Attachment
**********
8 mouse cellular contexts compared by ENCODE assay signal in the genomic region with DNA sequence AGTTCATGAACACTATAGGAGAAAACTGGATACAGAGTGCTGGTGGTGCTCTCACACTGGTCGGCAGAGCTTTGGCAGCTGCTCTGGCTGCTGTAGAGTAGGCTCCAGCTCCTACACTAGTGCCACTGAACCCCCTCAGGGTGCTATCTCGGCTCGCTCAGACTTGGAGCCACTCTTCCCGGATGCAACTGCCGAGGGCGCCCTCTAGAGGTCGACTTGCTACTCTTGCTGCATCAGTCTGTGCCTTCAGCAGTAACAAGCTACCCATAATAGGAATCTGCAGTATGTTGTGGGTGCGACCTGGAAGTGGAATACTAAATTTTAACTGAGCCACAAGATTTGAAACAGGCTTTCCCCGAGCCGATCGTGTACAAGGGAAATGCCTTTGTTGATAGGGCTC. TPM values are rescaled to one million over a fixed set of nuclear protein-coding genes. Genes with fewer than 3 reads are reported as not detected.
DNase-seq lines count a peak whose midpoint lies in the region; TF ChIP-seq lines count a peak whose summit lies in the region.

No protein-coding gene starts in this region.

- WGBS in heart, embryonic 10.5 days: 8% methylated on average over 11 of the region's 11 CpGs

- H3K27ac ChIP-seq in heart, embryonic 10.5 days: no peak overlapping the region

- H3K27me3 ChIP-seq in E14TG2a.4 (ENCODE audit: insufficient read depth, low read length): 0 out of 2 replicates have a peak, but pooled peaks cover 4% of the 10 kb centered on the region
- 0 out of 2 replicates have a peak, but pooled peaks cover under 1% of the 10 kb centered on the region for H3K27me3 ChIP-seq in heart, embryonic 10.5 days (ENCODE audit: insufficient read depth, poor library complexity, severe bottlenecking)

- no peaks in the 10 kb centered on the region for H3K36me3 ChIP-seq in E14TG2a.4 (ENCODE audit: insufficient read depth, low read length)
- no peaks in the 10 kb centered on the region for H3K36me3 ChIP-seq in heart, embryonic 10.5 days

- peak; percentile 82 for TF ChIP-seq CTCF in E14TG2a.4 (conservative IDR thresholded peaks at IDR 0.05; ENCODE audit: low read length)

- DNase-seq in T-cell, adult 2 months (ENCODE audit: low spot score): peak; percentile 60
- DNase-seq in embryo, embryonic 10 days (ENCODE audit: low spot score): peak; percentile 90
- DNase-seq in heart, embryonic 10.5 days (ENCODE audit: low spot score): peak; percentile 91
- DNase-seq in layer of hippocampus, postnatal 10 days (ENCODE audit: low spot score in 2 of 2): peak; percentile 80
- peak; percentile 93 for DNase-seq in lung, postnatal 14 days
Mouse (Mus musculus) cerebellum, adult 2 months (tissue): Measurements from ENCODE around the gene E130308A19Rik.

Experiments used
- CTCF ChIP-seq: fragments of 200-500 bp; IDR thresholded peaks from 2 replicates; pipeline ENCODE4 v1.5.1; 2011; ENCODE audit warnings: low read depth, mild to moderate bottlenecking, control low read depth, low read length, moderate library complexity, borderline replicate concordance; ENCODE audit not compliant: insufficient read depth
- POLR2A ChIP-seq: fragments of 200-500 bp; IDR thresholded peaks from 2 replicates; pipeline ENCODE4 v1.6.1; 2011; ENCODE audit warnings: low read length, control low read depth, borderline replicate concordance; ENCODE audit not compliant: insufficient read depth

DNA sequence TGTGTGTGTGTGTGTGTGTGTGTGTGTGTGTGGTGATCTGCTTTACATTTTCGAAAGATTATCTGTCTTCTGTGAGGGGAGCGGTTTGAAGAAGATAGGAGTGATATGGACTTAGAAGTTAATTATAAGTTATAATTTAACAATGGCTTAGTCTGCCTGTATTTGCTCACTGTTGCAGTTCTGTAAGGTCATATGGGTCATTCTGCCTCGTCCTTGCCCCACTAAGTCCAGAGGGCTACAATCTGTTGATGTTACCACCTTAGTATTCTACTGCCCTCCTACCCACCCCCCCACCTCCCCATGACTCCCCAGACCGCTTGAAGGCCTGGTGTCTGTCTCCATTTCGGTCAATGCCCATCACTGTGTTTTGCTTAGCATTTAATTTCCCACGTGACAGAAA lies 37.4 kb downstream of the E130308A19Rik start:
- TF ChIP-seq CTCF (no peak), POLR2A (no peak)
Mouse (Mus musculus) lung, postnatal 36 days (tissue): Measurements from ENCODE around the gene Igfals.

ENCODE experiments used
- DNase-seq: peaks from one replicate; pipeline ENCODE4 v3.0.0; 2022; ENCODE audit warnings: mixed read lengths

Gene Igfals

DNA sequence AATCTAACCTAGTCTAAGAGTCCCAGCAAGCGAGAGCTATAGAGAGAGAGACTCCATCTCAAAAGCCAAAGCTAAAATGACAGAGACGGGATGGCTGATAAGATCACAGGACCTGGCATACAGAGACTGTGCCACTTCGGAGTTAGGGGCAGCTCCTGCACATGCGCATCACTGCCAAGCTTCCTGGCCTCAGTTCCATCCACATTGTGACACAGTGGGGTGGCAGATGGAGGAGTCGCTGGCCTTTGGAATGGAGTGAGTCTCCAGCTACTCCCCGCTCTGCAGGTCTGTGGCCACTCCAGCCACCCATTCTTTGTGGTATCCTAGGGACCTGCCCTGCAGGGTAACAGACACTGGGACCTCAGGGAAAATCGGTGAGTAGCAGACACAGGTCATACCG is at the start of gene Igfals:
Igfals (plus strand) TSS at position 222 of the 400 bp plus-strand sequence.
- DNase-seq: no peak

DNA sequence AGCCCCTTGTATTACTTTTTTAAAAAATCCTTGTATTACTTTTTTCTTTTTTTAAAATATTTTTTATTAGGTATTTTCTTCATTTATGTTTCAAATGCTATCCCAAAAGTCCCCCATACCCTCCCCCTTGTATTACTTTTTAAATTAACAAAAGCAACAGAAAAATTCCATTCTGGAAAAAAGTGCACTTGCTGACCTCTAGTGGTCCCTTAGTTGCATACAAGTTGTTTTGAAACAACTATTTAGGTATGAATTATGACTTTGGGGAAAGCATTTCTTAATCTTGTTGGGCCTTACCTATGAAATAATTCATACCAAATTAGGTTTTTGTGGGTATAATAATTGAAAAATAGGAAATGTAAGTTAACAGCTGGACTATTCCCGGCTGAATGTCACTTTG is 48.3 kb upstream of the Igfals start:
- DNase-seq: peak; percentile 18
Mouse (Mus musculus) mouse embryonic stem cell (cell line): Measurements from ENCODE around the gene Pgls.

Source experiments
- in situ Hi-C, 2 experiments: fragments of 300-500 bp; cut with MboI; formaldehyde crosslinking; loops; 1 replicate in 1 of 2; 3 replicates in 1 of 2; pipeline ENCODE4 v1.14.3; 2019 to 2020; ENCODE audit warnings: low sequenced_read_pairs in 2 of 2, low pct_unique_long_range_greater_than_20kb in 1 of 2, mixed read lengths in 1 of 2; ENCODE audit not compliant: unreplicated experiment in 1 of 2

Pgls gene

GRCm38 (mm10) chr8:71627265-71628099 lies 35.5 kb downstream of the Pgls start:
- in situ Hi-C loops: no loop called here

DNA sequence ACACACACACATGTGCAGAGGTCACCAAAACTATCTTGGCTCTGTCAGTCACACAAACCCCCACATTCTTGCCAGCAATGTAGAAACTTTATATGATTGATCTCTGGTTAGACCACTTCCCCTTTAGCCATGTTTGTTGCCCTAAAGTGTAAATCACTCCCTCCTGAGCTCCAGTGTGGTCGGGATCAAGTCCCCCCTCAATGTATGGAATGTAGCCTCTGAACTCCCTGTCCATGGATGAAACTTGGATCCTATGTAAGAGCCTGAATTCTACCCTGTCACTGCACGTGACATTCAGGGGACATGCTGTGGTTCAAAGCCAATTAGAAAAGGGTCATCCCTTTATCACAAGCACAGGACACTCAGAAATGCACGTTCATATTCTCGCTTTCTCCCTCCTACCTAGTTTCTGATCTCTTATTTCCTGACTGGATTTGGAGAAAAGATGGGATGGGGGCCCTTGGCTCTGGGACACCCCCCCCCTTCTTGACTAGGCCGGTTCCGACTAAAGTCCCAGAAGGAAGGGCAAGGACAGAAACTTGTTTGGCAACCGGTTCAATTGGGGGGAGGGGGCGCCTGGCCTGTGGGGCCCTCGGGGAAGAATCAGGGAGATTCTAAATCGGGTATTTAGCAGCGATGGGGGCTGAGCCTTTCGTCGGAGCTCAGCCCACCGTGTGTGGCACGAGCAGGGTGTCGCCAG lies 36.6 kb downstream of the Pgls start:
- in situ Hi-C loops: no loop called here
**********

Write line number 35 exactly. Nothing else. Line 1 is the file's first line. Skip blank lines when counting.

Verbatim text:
GRCm38 (mm10) chr8:71627265-71628099 lies 35.5 kb downstream of the Pgls start: